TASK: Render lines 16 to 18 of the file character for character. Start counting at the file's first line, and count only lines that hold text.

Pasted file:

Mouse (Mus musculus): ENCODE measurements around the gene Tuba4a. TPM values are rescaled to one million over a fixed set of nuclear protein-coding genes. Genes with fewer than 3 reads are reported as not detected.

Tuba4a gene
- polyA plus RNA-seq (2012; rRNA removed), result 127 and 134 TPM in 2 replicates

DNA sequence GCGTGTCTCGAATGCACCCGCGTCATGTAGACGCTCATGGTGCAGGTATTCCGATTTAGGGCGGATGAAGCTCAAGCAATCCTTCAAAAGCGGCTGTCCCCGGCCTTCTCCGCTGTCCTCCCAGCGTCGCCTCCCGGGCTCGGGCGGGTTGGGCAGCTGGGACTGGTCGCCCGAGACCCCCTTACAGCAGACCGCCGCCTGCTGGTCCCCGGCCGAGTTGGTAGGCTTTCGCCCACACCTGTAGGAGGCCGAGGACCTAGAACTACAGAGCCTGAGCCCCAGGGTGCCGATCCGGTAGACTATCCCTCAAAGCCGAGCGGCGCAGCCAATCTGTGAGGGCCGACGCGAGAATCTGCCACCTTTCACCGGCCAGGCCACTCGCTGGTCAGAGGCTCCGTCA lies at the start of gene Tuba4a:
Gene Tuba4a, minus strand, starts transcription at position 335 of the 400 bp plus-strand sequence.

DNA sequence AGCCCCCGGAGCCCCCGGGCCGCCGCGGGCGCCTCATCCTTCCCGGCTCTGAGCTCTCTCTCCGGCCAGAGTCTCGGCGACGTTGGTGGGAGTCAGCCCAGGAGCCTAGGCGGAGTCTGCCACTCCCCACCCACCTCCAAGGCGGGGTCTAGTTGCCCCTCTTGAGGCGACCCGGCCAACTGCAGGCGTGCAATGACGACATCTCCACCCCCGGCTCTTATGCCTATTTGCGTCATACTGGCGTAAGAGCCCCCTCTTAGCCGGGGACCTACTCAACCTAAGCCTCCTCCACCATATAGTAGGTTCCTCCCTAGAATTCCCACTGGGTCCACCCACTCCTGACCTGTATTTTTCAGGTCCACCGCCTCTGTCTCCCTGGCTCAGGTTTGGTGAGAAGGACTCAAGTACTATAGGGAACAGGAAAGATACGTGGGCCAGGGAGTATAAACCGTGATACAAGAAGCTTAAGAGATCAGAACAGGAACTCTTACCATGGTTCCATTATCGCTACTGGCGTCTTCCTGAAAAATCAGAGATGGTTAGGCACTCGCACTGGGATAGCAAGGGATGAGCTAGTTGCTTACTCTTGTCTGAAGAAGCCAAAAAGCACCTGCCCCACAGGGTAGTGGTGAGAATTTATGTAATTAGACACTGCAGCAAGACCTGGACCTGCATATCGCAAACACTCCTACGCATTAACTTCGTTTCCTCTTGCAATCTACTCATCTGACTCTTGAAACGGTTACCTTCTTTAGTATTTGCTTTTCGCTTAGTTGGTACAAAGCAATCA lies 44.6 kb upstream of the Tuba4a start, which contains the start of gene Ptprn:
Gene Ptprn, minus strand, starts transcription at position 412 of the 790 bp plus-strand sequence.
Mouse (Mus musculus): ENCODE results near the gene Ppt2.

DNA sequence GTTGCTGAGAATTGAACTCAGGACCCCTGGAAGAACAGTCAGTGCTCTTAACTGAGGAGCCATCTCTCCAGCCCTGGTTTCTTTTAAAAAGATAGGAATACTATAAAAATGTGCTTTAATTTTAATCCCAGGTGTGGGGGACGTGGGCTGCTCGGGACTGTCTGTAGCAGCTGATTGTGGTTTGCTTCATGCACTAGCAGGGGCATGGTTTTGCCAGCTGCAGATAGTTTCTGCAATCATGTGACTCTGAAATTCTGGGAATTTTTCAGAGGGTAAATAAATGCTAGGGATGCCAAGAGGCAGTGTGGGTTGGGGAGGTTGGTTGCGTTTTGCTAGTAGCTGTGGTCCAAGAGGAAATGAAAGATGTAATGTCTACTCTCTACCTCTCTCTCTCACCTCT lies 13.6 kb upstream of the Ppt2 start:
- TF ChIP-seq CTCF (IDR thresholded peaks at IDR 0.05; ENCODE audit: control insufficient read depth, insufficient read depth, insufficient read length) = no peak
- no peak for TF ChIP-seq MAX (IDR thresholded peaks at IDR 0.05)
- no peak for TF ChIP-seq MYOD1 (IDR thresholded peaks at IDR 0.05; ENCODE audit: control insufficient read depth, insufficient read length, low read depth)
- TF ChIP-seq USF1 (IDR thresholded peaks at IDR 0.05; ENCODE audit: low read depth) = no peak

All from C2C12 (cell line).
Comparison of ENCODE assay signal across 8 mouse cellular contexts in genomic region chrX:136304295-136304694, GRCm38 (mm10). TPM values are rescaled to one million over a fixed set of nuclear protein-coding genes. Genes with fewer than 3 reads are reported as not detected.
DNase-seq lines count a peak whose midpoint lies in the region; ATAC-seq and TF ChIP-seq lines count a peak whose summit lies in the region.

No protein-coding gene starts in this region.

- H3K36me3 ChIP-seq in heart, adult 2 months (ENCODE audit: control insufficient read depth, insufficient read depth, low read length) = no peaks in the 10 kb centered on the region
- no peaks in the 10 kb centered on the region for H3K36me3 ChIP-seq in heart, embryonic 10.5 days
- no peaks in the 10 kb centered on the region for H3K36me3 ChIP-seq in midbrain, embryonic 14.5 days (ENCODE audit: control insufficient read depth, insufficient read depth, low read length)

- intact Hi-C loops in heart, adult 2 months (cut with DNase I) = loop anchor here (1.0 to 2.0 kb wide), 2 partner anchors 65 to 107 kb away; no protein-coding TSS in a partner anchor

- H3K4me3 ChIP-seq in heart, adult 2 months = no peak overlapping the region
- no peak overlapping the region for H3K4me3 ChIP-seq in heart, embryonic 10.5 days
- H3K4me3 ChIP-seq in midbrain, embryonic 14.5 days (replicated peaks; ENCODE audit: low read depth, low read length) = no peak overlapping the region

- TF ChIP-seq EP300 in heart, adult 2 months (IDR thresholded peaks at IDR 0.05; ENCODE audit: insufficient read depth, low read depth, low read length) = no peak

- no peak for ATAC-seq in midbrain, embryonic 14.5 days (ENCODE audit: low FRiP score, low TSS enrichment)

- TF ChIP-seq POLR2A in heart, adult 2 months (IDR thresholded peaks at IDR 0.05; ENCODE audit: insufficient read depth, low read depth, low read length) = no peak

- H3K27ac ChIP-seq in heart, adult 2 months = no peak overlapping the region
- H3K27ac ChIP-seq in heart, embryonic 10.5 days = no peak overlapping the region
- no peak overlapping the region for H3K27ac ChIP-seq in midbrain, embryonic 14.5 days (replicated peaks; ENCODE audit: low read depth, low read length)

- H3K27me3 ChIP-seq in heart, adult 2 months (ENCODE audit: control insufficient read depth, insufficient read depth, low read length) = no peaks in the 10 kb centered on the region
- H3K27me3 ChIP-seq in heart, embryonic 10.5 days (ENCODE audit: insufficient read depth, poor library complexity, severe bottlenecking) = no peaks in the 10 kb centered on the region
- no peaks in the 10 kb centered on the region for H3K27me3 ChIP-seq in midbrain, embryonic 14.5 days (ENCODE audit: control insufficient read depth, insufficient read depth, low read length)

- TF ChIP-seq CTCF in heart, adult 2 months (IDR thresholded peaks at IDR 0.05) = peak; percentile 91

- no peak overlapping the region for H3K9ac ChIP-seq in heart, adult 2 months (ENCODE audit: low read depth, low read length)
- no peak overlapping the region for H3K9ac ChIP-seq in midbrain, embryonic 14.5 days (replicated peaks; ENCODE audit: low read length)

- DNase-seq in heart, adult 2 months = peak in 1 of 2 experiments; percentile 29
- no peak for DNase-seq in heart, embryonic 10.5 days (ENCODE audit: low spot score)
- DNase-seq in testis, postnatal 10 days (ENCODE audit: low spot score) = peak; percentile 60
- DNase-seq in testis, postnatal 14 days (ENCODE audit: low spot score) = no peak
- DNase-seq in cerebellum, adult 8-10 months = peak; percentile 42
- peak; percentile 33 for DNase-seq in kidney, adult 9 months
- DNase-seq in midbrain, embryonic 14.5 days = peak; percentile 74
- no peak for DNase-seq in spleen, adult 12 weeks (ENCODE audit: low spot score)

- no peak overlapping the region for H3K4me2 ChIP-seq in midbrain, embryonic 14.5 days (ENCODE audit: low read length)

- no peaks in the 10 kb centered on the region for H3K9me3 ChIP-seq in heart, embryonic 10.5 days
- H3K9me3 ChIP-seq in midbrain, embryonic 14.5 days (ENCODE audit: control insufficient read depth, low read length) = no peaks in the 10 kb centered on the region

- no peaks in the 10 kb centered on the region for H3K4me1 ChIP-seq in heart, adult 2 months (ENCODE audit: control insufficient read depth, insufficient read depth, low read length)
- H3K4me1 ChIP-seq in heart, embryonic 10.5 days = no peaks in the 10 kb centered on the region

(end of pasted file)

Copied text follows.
DNase-seq lines count a peak whose midpoint lies in the region; ATAC-seq and TF ChIP-seq lines count a peak whose summit lies in the region.

No protein-coding gene starts in this region.

- H3K36me3 ChIP-seq in heart, adult 2 months (ENCODE audit: control insufficient read depth, insufficient read depth, low read length) = no peaks in the 10 kb centered on the region